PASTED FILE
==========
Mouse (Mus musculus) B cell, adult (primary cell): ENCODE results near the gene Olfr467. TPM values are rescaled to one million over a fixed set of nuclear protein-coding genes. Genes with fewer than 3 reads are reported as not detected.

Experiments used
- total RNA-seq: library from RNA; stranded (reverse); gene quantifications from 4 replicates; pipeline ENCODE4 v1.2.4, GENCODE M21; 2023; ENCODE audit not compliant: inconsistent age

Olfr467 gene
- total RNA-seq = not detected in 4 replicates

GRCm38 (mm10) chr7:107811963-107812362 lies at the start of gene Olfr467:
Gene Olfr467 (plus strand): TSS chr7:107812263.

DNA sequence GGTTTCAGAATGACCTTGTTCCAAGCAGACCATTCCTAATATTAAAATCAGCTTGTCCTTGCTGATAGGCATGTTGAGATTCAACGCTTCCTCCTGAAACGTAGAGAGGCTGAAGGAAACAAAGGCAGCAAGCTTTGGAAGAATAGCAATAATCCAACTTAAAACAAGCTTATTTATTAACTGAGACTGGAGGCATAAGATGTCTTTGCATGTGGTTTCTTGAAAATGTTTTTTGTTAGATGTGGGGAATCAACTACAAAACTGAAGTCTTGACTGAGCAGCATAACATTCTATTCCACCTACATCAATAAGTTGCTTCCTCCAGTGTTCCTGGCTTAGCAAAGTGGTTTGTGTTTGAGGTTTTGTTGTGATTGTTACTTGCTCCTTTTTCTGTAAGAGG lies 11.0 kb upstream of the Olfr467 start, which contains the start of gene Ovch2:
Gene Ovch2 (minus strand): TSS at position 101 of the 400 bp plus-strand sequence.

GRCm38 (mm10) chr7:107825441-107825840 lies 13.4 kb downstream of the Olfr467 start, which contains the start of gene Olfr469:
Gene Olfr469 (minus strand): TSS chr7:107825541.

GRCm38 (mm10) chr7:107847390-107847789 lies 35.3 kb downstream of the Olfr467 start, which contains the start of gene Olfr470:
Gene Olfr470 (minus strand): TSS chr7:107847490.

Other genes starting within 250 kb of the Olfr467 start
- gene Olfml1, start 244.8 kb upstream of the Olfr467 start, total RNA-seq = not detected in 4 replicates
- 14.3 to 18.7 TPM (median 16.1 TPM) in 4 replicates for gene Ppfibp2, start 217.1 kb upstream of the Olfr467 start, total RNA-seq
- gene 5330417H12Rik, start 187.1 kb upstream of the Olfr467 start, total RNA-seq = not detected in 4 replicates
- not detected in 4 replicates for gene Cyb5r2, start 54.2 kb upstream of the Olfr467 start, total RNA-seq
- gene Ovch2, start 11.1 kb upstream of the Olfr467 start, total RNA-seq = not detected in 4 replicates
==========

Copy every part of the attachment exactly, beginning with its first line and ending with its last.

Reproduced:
Mouse (Mus musculus) B cell, adult (primary cell): ENCODE results near the gene Olfr467. TPM values are rescaled to one million over a fixed set of nuclear protein-coding genes. Genes with fewer than 3 reads are reported as not detected.

Experiments used
- total RNA-seq: library from RNA; stranded (reverse); gene quantifications from 4 replicates; pipeline ENCODE4 v1.2.4, GENCODE M21; 2023; ENCODE audit not compliant: inconsistent age

Olfr467 gene
- total RNA-seq = not detected in 4 replicates

GRCm38 (mm10) chr7:107811963-107812362 lies at the start of gene Olfr467:
Gene Olfr467 (plus strand): TSS chr7:107812263.

DNA sequence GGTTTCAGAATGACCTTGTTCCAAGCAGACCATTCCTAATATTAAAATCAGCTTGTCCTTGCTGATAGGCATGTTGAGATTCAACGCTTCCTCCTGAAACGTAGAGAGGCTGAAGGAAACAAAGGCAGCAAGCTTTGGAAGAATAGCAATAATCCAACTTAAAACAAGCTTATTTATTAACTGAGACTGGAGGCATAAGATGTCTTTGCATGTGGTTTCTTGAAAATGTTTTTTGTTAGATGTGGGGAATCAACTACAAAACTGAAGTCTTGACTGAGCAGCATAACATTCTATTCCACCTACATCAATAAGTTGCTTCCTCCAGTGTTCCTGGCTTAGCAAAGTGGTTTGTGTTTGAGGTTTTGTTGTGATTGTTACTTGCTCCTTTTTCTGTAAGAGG lies 11.0 kb upstream of the Olfr467 start, which contains the start of gene Ovch2:
Gene Ovch2 (minus strand): TSS at position 101 of the 400 bp plus-strand sequence.

GRCm38 (mm10) chr7:107825441-107825840 lies 13.4 kb downstream of the Olfr467 start, which contains the start of gene Olfr469:
Gene Olfr469 (minus strand): TSS chr7:107825541.

GRCm38 (mm10) chr7:107847390-107847789 lies 35.3 kb downstream of the Olfr467 start, which contains the start of gene Olfr470:
Gene Olfr470 (minus strand): TSS chr7:107847490.

Other genes starting within 250 kb of the Olfr467 start
- gene Olfml1, start 244.8 kb upstream of the Olfr467 start, total RNA-seq = not detected in 4 replicates
- 14.3 to 18.7 TPM (median 16.1 TPM) in 4 replicates for gene Ppfibp2, start 217.1 kb upstream of the Olfr467 start, total RNA-seq
- gene 5330417H12Rik, start 187.1 kb upstream of the Olfr467 start, total RNA-seq = not detected in 4 replicates
- not detected in 4 replicates for gene Cyb5r2, start 54.2 kb upstream of the Olfr467 start, total RNA-seq
- gene Ovch2, start 11.1 kb upstream of the Olfr467 start, total RNA-seq = not detected in 4 replicates